Told through the colorful stories of scrappy brawlers and amateur promoters, TOUGH GUYS brings to life the birth of mixed martial arts competitions in 1980’s Pittsburgh. The idea to legitimize street fighting by putting it in the ring, brought big money, crowds, copycat competitions and ultimately scrutiny and tighter control. The film is directed by Henry Roosevelt and W.B. Zullo and produced by award winning commercial producer Craig DiBiase. It is executive produced by Oscar winner Ross Kauffman together with Oscar nominated director Morgan Spurlock and his producing partner Jeremy Chlinick. The film is based on associate producer Bill Viola Jr.’s book Godfathers of MMA.


ABOUT MORGAN SPURLOCK:

Morgan Spurlock is an Oscar® nominated filmmaker and founder of Warrior Poets, a New York-based production studio. His first film, SUPER SIZE ME, premiered at the Sundance Film Festival in 2004, winning Best Directing honors. The film went on to win the inaugural WGA Best Documentary Screenplay award, as well as garner an Academy Award® nomination for Best Feature Documentary. Since then he has directed, produced, and distributed multiple film, television and online projects, including THE GREATEST MOVIE EVER SOLD; WHERE IN THE WORLD IS OSAMA BIN LADEN?; RATS; MANSOME; CNN’s INSIDE MAN; and more.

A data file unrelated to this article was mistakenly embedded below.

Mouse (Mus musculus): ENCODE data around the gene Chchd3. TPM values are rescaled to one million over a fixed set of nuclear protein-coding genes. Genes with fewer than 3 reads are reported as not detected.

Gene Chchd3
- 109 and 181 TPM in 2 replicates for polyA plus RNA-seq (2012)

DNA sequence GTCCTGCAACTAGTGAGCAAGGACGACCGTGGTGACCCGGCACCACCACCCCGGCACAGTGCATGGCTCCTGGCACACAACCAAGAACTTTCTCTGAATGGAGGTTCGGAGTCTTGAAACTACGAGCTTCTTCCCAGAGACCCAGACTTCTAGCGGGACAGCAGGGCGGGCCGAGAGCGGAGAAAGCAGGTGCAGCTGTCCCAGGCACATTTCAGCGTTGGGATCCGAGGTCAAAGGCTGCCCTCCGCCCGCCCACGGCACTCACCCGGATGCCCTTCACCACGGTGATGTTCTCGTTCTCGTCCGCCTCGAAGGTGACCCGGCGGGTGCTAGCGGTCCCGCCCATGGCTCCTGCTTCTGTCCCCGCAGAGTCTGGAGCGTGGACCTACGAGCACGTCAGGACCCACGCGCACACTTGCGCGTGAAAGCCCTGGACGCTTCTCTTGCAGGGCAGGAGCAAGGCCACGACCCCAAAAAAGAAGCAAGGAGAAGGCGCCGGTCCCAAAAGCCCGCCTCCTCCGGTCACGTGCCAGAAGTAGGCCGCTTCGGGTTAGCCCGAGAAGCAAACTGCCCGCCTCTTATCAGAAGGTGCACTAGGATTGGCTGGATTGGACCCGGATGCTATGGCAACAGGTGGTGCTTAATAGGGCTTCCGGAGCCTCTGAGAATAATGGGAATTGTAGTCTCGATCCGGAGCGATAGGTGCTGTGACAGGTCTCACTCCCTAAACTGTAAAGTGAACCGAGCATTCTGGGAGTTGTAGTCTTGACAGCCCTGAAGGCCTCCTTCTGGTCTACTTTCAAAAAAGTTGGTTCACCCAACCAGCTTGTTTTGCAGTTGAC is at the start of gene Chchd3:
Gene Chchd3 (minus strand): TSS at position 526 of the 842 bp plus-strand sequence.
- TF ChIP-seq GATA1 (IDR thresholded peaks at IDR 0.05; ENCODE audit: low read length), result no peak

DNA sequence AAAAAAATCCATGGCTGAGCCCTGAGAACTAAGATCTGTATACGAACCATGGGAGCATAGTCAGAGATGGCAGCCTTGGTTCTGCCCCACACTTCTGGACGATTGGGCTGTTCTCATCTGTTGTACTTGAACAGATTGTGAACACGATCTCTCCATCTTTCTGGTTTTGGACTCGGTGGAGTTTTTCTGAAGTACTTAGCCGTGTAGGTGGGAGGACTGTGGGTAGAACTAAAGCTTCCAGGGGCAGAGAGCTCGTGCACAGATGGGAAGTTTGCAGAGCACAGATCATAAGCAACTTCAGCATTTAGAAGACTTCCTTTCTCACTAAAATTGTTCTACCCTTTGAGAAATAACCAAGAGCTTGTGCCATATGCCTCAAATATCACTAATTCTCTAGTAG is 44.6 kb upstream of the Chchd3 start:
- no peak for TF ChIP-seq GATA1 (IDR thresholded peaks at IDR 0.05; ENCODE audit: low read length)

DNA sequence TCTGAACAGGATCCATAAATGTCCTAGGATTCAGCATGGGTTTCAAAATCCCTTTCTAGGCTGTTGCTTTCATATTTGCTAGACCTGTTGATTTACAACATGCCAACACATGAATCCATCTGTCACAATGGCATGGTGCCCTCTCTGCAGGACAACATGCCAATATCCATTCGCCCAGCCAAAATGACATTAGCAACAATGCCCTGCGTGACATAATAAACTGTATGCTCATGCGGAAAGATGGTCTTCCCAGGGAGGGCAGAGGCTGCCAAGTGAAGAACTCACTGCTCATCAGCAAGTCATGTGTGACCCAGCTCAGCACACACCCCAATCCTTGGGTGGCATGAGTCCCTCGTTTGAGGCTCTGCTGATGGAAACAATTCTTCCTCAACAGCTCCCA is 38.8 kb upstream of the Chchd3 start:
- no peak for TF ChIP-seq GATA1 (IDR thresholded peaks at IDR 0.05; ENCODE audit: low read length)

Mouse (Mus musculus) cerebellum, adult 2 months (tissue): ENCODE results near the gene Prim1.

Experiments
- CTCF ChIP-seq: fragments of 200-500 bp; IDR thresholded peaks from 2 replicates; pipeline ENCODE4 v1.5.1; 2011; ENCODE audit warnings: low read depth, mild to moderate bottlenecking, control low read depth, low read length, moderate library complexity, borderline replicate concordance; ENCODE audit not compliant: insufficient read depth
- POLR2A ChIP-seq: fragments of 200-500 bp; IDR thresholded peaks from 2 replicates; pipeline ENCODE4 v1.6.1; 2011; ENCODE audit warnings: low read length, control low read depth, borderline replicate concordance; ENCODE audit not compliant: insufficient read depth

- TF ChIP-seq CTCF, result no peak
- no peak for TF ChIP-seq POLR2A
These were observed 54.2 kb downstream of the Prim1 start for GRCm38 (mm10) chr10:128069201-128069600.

ABOUT ROSS KAUFFMAN:

Ross Kauffman is the Academy Award winning Director, Producer and Cinematographer of BORN INTO BROTHELS, winner of the 2005 Academy Award for Best Documentary. He is Co-Director of E-TEAM, a documentary about the high-stakes investigative work of four human rights workers and winner of the 2014 Sundance Cinematography award. He served as Executive Producer on the documentary feature IN A DREAM, which was short-listed for the 2009 Academy Awards and as Consulting Producer on the Academy Award nominated film POSTERGIRL. Ross is a Founder and Creative Director of Fictionless.

Soke Pokey

The Sōke Pokey 宗家

By Bill Viola Jr. *This article originally appeared in Shotokan Magazine.

You put your right punch in, you put your left kick out, you put your right block in, and shake it all about… 😂